These observations have prompted researchers to investigate the role of gut bacteria in autism. Several studies have already shown that gut bacteria—the intestinal microbiome—is different in children with a diagnosis of ASD. The presence of autistic symptoms has been associated with lower amounts of the bacteria Prevotella, Coprococcus, and Veillonellaceae, in the gut, but the significance of those findings is not yet clear.

Coprococcus eutactus. Image by Dr. V.R. Dowell, CDC/Public Health Image Library

The new study included 18 young people ages 7 to 16 with ASD. The aim of the first part of the study was to reduce the total amount of bacteria in the gut of the participants, in preparation for receiving new gut bacteria. They were given 14 days of oral vancomycin, an antibiotic that kills gut bacteria. On day 15, parents gave their children a drink called MoviPrep that flushed their bowels, removing most remaining gut bacteria and vancomycin.

The next part of the study was aimed at restoring good bacteria to the gut of the children. They were given either a mixture of bacteria in chocolate milk, milk substitute, or juice for two days, or a single rectal dose of bacteria given similar to an enema. The bacteria they were given was cultured from stool samples from healthy individuals.

These preparations dosed the children with bacteria that served as probiotics—beneficial organisms that the researchers hoped would affect their ASD symptoms. After the first oral or fecal dose, all children received the probiotic treatment as daily oral doses for eight more weeks. The kids were evaluated for eight weeks after the treatments ended to assess long-term effects.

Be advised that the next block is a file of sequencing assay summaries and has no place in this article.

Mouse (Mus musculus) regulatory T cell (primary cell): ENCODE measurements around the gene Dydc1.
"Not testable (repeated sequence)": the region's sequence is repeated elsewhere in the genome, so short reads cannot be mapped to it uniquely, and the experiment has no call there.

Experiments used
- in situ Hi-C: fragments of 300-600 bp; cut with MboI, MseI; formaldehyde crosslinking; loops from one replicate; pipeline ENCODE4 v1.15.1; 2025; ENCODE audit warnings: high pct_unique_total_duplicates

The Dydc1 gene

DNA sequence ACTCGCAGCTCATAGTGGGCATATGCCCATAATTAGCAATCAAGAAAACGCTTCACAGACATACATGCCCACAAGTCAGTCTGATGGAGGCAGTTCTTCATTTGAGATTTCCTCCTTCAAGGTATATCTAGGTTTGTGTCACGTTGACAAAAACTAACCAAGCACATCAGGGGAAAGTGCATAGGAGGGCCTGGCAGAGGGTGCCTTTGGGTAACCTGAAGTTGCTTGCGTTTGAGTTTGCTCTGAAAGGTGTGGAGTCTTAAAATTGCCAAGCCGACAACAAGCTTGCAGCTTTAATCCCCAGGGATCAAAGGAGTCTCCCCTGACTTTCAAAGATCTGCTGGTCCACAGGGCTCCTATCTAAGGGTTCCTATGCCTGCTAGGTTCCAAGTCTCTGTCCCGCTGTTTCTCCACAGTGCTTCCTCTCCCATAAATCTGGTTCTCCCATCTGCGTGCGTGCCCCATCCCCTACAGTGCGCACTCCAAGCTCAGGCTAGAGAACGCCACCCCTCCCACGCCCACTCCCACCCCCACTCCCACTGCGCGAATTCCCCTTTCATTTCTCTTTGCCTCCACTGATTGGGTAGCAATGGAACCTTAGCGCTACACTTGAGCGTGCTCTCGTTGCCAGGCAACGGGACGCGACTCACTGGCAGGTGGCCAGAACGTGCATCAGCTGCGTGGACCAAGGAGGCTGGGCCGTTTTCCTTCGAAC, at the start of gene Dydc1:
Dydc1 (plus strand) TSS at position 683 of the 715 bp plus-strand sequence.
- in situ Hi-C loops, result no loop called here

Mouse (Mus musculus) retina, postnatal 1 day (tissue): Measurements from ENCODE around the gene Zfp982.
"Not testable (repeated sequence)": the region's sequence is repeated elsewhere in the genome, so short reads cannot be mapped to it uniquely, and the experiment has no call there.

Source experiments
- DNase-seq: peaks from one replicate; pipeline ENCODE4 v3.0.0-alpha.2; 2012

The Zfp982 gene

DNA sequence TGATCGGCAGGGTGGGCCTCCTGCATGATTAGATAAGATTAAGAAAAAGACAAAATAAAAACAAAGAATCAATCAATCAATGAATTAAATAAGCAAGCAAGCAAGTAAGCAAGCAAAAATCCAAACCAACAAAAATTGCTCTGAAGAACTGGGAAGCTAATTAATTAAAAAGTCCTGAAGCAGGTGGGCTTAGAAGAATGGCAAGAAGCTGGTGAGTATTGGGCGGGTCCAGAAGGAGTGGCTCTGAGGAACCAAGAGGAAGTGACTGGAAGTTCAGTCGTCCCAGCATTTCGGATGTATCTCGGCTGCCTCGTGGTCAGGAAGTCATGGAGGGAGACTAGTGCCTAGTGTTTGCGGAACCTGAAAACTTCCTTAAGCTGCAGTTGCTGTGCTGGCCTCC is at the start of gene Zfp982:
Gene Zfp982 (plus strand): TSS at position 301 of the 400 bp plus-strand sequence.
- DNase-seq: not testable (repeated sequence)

Sixteen of the 18 children with ASD showed more than a 50% improvement of their symptoms of diarrhea, constipation, and abdominal pain, as measured by their parents on a Gastrointestinal Symptom Rating Scale. What's really interesting is that there was also a 20-25% improvement in autism behaviors, including improved social skills and better sleep habits, again assessed by parents using several different scales of measuring ASD symptoms.

"We saw a big increase in microbe diversity and a big increase in certain bacteria, especially Prevotella, which we previously found was low in children with autism spectrum disorders," co-lead author Dae-Wook Kang, from Arizona State University, said in a press release.

This was a Phase 1 trial to show safety and efficacy of the treatment. Next, will come Phase 2 and 3 trials where doses and effectiveness will be measured. Then the FDA will decide if this treatment will be approved for ASD.

Future recipients of this treatment will be happy to know that there was no significant difference in clinical outcomes between those who received the initial probiotic dose orally or rectally.

"Although we see promise in this treatment, it is important that parents and children consult their physicians," remarked one of the other study leaders, Rosa Krajmalnik-Brown. "Improper techniques can result in severe gastrointestinal infection."

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Cover image via Scott Vaughan/Wikimedia Commons